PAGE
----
When you visit New Market Animal Hospital, there’s one thing you’re going to find out very quickly: we love animals! You really have to when you’re a vet for pets, and no matter the kind of dog you bring to us, we’ll offer up the best local vet care available.
Becoming a veterinarian takes years of special schooling, and during that time we’re not just learning about the health problems that befall all dogs. We also learn about the health concerns that are common in particular breeds. In many cases, particular maladies are common in specific dog breeds because they are passed along genetically. Other times, the problems arise because of the physical attributes of the animals, such as excessive wrinkles.
What Happens With Purebreds?
Dogs have been bred for specific purposes for thousands of years. People would want a dog to do specific work, such as the ability to swim, fight, track, or even turn a meat spit. People would find a dog with that physical trait and breed it with another dog with that trait, and they would often get puppies that could do the job even better than their parents. If you repeat this process over decades or centuries, you can end up with dogs that are specially made for the task at hand. Other times a dog wasn’t necessarily bred in order to do a job but to create a look that people found pleasing.
Problems arose — and still arise — when people took shortcuts. Instead of breeding dogs from different families, they would breed dogs from the same litter. While it was a faster way to get the traits that were wanted, it also made the chances of regressive, negative genetic traits coming to the surface in the form of health problems that are common in certain breeds. This is known as inbreeding. Some animals handle inbreeding fairly well — rodents and bed bugs come to mind — but dogs can, and do, suffer when it keeps happening. Special care has to be taken in order to alleviate the problems associated with inbreeding as much as possible. But just because registries try to avoid inbreeding in the future doesn’t mean that the damage from the past isn’t still causing health problems in pets of today.
Common Health Problems In Purebred Dogs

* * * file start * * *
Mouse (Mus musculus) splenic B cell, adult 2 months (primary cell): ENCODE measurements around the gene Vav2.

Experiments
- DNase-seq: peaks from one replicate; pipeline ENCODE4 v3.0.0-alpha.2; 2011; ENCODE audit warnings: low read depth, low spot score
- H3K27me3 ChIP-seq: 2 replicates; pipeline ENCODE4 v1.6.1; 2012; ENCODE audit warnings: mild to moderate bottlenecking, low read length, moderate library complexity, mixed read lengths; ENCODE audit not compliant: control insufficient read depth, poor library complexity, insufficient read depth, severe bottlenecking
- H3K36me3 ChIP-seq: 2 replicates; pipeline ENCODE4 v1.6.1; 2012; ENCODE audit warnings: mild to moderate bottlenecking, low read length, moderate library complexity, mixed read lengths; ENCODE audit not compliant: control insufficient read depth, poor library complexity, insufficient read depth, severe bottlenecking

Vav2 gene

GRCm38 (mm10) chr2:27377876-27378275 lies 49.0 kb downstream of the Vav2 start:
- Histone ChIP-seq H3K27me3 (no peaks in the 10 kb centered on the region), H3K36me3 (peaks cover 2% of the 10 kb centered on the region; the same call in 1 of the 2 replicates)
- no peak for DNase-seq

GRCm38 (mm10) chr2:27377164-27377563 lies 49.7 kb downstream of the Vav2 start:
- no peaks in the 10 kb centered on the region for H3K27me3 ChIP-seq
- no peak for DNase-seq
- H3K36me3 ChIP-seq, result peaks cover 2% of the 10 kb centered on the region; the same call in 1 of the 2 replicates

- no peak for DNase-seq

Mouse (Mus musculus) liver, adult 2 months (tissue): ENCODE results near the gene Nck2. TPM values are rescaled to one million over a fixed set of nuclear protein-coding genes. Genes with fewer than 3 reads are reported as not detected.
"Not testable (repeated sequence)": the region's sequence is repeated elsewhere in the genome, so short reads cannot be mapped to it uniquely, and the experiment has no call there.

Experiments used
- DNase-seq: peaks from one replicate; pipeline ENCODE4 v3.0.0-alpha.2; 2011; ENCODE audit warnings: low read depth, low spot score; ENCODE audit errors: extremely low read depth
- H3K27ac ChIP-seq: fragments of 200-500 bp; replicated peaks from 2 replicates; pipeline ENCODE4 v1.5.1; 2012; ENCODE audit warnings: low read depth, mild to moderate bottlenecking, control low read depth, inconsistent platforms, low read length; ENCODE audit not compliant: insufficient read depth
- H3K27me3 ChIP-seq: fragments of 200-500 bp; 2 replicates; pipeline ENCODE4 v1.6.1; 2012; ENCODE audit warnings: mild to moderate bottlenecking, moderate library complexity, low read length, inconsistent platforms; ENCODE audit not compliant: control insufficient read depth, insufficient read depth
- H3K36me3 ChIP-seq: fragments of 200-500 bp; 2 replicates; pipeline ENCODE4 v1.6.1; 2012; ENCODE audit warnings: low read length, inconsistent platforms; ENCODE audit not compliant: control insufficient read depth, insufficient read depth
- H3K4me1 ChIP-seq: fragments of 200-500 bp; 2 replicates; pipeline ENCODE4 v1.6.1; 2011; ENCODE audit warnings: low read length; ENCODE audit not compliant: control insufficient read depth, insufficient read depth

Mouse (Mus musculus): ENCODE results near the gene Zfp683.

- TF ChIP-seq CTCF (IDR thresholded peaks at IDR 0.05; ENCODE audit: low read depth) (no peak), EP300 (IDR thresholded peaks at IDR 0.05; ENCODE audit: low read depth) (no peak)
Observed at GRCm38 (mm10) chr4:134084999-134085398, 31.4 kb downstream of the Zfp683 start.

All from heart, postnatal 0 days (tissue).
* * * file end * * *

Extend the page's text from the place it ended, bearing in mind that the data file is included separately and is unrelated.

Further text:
Dog breeds are kind of like car brands, in that some have more problems than others. While we’d never call any dog a lemon, it’s vitally important that you find a local vet who is aware of the problems that a dog might have. Knowing the propensity for these problems beforehand can help a dog owner treat their pets accordingly and maybe even prevent some of these problems. We love dogs, and our New Market vet clinic is ready to help your pet no matter what breed they are.
Is any dog immune from the reckless inbreeding that occurred in purebreds in the past? While we’ll talk about the healthiest dogs lower down on this page, it seems that most purebred dog breeds have some sort of health problem that they’re more likely to suffer from. Here are some of the most common problems we see in these popular breeds.
Bulldogs were originally bred in order to have a retracted nose during the unfortunate sport of bull baiting from centuries ago. Such a nose allowed them to hold onto a bull’s neck while still letting the dog breathe. People tend to like bulldogs today because they’re low-energy, and some people find their smooshed faces cute.
Even if you love English bulldogs (and bulldogs in general), you can’t help but notice that they have health concerns that have to be addressed. The primary one is that their shortened noses lead to brachycephalic airway obstructive syndrome. This means that they can’t breathe as well as many dog breeds, leading to their low-energy nature which leads to obesity. Not being able to breathe quickly, i.e. pant, means that they are prone to overheating and heat stroke. Other problems that plague bulldogs are teeth problems and excessive wrinkling that can lead to infection. Bulldogs often cannot mate naturally, and many puppies have to be born by cesarean due to the large heads of the puppies.